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Commercial lending

According to experts getting money for your commercial lending project can be quite a challenge if you do not know how to analyze and present the property properly to a commercial real estate lender. Theoretically speaking before presenting your property to a potential lender it is important to determine the most probable ratios that the lender is going to use in making a decision to lend you the money.

It is worth mentioning in this regard that there is an increased risk with commercial real estate loans because of the size of the loans. As a matter of fact hundreds of thousands to millions of dollars are loaned on commercial properties and projects. There is no hiding the fact that a commercial lending wants to make sure that he or she will get their money back from the generated income of the property.

More often than not most lenders will use the following three ratios to determine if they will loan the money on a project.

In an ideal scenario the first ratio is the debt coverage ratio or DCR. It is worthwhile remembering that the DCR applies to the property itself and how much income it is producing compared to the debt service, or how much money is paid out towards the mortgage on a monthly basis. As a matter of fact it is expressed by the net operating income divided by the total debt service.

On the other side of the coin the net operating income is the total income left over from the property after paying all the operating expenses. Point to be noted in this regard is that the debt service is determined by the mortgage terms, such as interest rate, length of the loan, and how often a payment is made. The general thumb rule in this regard is that the higher the DCR, the more ability the property will have to cover the debt service. Fact remained that many lenders require a DCR above 1.2 in order to consider it a relatively safe investment. On the other side of the coin anything below that indicates that the property is either barely breaking even, or losing money. Theoretically speaking a lender does not want to loan money on a project that is not able to cover its debt service.

If experts are to be believed the second ratio is the loan-to-value ratio. In simple terms this is expressed by the total loan balances (sum of all mortgages) divided by the market value. It is worth mentioning in this regard that when you apply for a commercial loan, as you do for a residential loan, you must determine how much value of the property you are actually borrowing versus what will remain as equity. In case if you can acquire a loan-to-value ratio of 75%, then that is generally a good number.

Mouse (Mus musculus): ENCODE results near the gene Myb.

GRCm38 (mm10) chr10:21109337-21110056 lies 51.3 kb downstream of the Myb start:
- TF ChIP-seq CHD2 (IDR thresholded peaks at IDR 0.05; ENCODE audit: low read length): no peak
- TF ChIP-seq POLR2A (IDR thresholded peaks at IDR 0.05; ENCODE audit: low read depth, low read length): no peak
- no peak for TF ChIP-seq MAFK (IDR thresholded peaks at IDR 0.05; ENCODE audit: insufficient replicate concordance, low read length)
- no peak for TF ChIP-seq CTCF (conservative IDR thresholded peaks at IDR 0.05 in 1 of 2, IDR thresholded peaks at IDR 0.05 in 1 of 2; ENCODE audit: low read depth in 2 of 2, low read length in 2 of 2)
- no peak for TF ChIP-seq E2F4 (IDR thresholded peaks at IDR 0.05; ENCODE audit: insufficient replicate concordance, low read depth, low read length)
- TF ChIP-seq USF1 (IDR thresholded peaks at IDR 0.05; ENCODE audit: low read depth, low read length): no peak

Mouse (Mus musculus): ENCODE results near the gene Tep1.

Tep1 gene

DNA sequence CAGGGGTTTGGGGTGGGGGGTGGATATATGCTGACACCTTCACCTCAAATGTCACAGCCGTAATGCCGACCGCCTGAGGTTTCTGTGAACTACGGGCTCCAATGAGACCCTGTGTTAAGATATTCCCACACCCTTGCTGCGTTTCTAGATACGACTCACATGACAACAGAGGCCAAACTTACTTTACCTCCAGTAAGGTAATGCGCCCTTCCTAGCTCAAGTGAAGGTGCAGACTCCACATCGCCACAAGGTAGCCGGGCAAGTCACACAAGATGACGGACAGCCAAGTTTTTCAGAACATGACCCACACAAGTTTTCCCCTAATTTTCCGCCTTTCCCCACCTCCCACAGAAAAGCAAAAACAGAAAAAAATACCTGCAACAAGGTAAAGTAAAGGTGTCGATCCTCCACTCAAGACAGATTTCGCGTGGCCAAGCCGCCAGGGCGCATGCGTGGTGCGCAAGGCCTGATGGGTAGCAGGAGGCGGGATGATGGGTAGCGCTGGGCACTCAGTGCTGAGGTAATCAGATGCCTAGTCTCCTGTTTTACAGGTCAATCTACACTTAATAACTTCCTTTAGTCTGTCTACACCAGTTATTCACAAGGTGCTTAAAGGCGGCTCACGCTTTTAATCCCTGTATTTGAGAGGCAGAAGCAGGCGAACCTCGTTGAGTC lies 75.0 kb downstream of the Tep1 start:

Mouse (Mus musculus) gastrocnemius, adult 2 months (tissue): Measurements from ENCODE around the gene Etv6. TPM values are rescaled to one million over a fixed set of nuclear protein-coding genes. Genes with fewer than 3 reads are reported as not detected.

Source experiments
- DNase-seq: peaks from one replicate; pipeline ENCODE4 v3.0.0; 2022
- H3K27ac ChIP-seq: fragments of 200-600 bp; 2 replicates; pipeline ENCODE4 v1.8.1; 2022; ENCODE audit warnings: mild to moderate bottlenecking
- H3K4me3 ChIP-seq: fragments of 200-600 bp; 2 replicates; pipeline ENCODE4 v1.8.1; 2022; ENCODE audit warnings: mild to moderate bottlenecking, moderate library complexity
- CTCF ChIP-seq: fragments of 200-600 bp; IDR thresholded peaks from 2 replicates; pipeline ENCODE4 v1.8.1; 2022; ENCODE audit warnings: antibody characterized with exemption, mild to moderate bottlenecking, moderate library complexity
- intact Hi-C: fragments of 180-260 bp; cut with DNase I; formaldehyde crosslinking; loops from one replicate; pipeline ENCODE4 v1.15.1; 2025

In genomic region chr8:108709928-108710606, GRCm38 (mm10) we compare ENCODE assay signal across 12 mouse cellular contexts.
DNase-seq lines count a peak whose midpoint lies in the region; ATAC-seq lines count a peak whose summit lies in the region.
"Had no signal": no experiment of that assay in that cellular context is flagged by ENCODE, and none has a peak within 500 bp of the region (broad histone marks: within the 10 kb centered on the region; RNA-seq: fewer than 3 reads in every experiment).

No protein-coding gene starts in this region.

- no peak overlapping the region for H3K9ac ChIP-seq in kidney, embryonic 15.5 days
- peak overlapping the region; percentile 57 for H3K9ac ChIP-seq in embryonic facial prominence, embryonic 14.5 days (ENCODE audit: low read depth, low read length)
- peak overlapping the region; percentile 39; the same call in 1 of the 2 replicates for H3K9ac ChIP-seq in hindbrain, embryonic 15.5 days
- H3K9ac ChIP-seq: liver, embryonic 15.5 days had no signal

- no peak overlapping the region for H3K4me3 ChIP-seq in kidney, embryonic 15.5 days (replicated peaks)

On the other hand if you can get more than 75% of the value loaned to you, then consider that a bonus. There is no denying that lender's rules and guidelines may differ greatly depending on how much they are willing to risk on the project.

According to experts the third ratio is the debt ratio. It is worthwhile pointing that for smaller commercial projects commercial lenders may require that you submit personal information to back the loan. More often than not this includes your personal income and debt on a monthly basis. In an ideal scenario the debt ratio is expressed by dividing monthly housing expenses by gross monthly income.

Theoretically speaking the results show how much debt stands in relation to income. Always remember that many commercial lending will not accept a debt ratio greater than 25%. However, point to be noted in this regard is that some commercial lenders have been known to go up to 28% or even 36%. There is no denying that a debt ratio greater than 25% stands a good chance of having budget problems.

The general thumb rule in this regard is that the lower debt ratio you have, the more likely you will be able to get funding for your smaller commercial project.

If experts are to be believed before approaching any lender, it is really important to analyze these ratios on your own. As a matter of fact they pertain to your specific deal for which you want to get financing. In an ideal scenario by performing the ratio analysis on your own, you can better determine if financing will be easy or difficult to obtain, depending on the nature of the project and its level of risk.

In addition it may be a good idea to contact several potential lenders and ask them their basic criteria and guidelines that they follow in evaluating properties. There is no denying that you may find that some lenders are far more conservative than others.

It is worth pointing that by understanding your property, you can better fit a lender to your specific needs. Also it is worthwhile remembering that private lenders can be extremely helpful with those risky deals that public lenders will not even consider. But before that be sure that you are well equipped with the proper information and supporting documentation no matter what lender you approach.

Believe it or not there are literally hundreds of commercial lending waiting to provide new businesses with growth capital. There is no denying that youve probably seen their advertisements pop up on your browser offering the lowest rates and best service. With so many lenders to choose from, the question now arises: How can you get past the gimmicks to find the one that will fill your needs

It is pivotal that you start with the type of business you want to open. Are you interested in a manufacturing, retail, agricultural, or service business Fact of the matter is there are many different types of business, all with their own unique facility requirements. However, it is worth noting that not every commercial lender will finance every property type.

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